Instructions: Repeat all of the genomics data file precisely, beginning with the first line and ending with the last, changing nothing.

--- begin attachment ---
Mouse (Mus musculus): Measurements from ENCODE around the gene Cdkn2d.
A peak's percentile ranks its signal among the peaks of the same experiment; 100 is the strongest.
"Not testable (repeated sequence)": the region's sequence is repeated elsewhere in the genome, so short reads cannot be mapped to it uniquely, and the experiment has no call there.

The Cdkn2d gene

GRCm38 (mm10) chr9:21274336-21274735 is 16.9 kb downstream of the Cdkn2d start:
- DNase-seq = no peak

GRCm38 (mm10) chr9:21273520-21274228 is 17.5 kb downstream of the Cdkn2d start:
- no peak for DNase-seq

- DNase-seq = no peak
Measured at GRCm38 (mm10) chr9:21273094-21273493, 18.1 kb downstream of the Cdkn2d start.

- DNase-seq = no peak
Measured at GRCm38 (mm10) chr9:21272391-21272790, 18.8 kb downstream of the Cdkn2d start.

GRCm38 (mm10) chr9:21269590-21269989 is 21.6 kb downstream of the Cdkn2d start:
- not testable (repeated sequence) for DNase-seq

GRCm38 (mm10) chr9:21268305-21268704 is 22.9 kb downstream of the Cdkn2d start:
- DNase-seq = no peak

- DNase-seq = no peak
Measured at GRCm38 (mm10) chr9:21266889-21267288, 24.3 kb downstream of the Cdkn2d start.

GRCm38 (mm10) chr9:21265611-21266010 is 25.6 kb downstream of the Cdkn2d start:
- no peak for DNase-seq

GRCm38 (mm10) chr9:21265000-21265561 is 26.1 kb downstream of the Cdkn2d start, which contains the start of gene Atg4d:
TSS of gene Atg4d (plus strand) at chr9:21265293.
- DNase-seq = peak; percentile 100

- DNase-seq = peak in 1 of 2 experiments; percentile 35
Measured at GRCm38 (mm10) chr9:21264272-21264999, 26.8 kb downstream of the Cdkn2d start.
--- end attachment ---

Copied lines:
Mouse (Mus musculus): Measurements from ENCODE around the gene Cdkn2d.
A peak's percentile ranks its signal among the peaks of the same experiment; 100 is the strongest.
"Not testable (repeated sequence)": the region's sequence is repeated elsewhere in the genome, so short reads cannot be mapped to it uniquely, and the experiment has no call there.

The Cdkn2d gene

GRCm38 (mm10) chr9:21274336-21274735 is 16.9 kb downstream of the Cdkn2d start:
- DNase-seq = no peak

GRCm38 (mm10) chr9:21273520-21274228 is 17.5 kb downstream of the Cdkn2d start:
- no peak for DNase-seq

- DNase-seq = no peak
Measured at GRCm38 (mm10) chr9:21273094-21273493, 18.1 kb downstream of the Cdkn2d start.

- DNase-seq = no peak
Measured at GRCm38 (mm10) chr9:21272391-21272790, 18.8 kb downstream of the Cdkn2d start.

GRCm38 (mm10) chr9:21269590-21269989 is 21.6 kb downstream of the Cdkn2d start:
- not testable (repeated sequence) for DNase-seq

GRCm38 (mm10) chr9:21268305-21268704 is 22.9 kb downstream of the Cdkn2d start:
- DNase-seq = no peak

- DNase-seq = no peak
Measured at GRCm38 (mm10) chr9:21266889-21267288, 24.3 kb downstream of the Cdkn2d start.

GRCm38 (mm10) chr9:21265611-21266010 is 25.6 kb downstream of the Cdkn2d start:
- no peak for DNase-seq

GRCm38 (mm10) chr9:21265000-21265561 is 26.1 kb downstream of the Cdkn2d start, which contains the start of gene Atg4d:
TSS of gene Atg4d (plus strand) at chr9:21265293.
- DNase-seq = peak; percentile 100

- DNase-seq = peak in 1 of 2 experiments; percentile 35
Measured at GRCm38 (mm10) chr9:21264272-21264999, 26.8 kb downstream of the Cdkn2d start.